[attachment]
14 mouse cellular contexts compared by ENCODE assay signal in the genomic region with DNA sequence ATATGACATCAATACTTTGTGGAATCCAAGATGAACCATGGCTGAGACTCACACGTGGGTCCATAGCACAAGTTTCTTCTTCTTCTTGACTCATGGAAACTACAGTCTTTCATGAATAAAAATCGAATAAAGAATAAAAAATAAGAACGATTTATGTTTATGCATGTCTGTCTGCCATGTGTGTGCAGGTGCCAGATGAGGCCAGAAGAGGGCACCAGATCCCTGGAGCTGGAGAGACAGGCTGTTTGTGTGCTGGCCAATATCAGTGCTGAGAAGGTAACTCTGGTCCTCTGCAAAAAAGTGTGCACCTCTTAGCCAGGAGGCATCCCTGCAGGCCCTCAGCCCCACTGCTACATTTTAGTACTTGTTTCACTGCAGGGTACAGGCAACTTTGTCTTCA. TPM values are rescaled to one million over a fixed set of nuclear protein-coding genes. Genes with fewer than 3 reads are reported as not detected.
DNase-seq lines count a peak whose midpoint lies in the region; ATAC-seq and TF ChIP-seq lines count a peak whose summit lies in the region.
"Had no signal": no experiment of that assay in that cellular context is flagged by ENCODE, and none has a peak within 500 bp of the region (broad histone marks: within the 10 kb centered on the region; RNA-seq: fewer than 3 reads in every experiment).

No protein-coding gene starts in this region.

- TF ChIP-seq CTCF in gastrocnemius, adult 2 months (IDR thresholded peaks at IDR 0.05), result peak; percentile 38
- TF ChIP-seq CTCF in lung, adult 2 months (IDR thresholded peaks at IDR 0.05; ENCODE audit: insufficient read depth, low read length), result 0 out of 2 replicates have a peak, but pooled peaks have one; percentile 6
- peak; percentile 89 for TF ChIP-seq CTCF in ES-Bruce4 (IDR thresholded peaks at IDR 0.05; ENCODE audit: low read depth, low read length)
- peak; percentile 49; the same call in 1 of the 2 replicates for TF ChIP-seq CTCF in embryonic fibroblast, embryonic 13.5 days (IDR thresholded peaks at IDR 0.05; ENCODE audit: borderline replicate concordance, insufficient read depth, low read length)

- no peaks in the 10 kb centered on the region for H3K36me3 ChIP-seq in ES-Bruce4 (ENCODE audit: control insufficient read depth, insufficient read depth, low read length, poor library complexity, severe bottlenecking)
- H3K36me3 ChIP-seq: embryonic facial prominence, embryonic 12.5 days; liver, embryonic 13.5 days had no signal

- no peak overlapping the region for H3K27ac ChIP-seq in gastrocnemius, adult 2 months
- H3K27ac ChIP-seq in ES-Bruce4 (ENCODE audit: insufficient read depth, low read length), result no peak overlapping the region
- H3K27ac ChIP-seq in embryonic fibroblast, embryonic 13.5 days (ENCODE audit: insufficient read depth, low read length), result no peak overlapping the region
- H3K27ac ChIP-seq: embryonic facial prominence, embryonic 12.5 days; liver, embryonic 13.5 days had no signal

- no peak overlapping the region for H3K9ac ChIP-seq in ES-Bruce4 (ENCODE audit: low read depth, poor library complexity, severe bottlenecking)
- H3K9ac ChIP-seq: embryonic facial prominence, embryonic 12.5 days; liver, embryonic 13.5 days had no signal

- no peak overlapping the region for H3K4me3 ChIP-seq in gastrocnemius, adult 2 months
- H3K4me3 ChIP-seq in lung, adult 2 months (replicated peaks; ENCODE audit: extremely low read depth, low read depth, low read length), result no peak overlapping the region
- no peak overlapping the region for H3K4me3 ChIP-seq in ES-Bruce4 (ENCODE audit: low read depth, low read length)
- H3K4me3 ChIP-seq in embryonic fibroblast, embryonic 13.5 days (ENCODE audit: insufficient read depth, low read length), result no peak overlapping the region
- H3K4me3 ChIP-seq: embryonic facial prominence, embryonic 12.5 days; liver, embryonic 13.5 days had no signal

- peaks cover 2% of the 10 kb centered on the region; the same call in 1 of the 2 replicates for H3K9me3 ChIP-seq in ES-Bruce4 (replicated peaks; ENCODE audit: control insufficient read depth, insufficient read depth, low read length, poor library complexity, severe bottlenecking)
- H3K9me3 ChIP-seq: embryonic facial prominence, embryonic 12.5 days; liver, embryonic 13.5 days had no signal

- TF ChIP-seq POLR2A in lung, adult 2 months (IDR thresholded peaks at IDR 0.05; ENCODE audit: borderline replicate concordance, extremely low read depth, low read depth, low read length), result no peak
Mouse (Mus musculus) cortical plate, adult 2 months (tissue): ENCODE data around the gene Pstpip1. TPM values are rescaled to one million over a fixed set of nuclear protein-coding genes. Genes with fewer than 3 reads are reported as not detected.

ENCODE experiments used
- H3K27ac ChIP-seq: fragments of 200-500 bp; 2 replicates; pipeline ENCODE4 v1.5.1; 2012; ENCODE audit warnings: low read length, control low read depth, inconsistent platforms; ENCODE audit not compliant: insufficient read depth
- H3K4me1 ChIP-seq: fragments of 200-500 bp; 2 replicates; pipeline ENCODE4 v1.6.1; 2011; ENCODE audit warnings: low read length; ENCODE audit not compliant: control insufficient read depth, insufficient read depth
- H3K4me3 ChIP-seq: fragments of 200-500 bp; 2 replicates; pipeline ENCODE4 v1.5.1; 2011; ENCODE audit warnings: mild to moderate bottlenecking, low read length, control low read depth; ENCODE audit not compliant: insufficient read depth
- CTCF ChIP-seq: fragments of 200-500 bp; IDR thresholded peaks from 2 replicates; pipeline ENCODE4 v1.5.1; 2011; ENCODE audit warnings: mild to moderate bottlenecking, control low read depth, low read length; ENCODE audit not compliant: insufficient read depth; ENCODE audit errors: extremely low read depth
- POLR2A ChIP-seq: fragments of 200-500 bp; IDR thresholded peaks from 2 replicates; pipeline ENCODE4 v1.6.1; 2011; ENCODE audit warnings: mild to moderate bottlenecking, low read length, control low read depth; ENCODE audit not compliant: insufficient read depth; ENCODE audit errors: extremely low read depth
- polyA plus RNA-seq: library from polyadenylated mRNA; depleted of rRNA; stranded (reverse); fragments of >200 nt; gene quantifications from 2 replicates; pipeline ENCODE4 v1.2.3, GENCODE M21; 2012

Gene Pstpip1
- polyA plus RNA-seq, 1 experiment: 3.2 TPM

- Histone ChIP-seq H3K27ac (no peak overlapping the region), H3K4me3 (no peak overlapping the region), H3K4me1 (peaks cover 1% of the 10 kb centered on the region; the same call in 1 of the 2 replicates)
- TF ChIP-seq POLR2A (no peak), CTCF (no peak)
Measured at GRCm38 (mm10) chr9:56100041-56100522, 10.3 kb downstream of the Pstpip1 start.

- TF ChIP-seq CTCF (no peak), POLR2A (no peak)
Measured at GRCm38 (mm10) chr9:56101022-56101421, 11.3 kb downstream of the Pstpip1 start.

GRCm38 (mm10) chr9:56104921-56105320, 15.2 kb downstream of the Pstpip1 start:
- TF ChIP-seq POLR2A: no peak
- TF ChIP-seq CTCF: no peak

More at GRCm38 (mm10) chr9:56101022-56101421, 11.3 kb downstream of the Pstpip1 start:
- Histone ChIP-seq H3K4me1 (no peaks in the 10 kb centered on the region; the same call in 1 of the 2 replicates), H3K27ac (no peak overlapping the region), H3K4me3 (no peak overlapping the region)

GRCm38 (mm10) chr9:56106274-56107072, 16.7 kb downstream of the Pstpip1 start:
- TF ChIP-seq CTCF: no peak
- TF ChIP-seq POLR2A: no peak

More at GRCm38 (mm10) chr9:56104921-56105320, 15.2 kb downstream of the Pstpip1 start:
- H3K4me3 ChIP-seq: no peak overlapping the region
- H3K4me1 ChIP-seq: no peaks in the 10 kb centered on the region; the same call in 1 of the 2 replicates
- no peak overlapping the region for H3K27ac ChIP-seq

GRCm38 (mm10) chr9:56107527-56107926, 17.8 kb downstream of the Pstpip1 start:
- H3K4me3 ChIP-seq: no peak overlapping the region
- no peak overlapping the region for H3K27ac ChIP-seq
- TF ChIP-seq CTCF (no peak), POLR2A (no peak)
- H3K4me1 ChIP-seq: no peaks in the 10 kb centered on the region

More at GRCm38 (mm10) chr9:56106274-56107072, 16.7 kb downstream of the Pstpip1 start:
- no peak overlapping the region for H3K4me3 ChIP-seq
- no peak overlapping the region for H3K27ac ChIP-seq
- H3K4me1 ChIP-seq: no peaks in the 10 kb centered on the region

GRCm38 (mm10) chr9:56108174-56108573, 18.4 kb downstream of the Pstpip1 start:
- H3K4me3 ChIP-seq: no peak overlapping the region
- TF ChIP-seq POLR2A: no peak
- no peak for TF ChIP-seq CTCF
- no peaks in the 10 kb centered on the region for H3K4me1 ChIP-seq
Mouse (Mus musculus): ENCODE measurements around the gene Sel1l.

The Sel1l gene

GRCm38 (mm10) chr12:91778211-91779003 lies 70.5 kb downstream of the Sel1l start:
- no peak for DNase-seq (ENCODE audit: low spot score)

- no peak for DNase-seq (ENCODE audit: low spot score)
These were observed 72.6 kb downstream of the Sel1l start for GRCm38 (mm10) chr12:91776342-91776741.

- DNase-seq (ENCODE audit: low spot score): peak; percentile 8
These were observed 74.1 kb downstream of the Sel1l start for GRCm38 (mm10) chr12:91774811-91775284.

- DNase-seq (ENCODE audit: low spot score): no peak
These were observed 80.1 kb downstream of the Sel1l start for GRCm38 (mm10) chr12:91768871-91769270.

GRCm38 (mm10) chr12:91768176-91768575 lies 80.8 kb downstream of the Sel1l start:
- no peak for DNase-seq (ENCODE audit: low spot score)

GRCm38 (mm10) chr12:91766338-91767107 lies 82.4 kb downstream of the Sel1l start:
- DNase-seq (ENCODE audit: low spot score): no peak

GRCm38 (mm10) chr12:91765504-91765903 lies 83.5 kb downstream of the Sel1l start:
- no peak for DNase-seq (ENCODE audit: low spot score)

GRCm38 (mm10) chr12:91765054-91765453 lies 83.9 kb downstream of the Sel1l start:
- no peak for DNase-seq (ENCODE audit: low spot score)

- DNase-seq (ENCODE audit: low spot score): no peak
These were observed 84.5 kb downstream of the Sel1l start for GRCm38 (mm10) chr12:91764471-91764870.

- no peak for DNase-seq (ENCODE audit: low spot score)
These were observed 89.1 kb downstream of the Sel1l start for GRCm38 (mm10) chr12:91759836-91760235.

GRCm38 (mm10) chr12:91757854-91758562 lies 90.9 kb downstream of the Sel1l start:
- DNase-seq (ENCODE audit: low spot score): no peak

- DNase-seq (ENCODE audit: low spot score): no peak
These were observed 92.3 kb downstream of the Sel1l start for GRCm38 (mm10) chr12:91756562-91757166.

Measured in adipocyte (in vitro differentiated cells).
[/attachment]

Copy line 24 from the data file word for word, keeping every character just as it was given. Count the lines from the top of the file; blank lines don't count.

- TF ChIP-seq POLR2A in lung, adult 2 months (IDR thresholded peaks at IDR 0.05; ENCODE audit: borderline replicate concordance, extremely low read depth, low read depth, low read length), result no peak